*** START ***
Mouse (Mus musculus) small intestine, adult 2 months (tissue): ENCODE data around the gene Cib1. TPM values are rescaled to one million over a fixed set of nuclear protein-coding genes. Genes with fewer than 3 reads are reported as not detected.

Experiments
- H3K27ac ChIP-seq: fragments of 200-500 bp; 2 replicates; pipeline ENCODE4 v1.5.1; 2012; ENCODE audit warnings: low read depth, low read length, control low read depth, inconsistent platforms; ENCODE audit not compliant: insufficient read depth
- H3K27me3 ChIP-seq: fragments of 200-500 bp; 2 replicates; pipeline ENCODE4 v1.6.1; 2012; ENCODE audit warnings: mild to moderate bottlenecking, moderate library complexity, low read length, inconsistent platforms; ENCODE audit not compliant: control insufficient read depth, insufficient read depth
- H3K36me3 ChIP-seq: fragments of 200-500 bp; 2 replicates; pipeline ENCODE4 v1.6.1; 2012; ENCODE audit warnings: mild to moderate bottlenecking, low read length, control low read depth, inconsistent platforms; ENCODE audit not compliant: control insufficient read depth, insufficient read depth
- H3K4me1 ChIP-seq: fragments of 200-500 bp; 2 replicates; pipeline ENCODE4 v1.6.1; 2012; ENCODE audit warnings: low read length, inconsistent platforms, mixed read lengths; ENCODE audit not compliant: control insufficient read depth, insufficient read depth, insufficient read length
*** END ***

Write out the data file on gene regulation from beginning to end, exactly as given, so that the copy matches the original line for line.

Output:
Mouse (Mus musculus) small intestine, adult 2 months (tissue): ENCODE data around the gene Cib1. TPM values are rescaled to one million over a fixed set of nuclear protein-coding genes. Genes with fewer than 3 reads are reported as not detected.

Experiments
- H3K27ac ChIP-seq: fragments of 200-500 bp; 2 replicates; pipeline ENCODE4 v1.5.1; 2012; ENCODE audit warnings: low read depth, low read length, control low read depth, inconsistent platforms; ENCODE audit not compliant: insufficient read depth
- H3K27me3 ChIP-seq: fragments of 200-500 bp; 2 replicates; pipeline ENCODE4 v1.6.1; 2012; ENCODE audit warnings: mild to moderate bottlenecking, moderate library complexity, low read length, inconsistent platforms; ENCODE audit not compliant: control insufficient read depth, insufficient read depth
- H3K36me3 ChIP-seq: fragments of 200-500 bp; 2 replicates; pipeline ENCODE4 v1.6.1; 2012; ENCODE audit warnings: mild to moderate bottlenecking, low read length, control low read depth, inconsistent platforms; ENCODE audit not compliant: control insufficient read depth, insufficient read depth
- H3K4me1 ChIP-seq: fragments of 200-500 bp; 2 replicates; pipeline ENCODE4 v1.6.1; 2012; ENCODE audit warnings: low read length, inconsistent platforms, mixed read lengths; ENCODE audit not compliant: control insufficient read depth, insufficient read depth, insufficient read length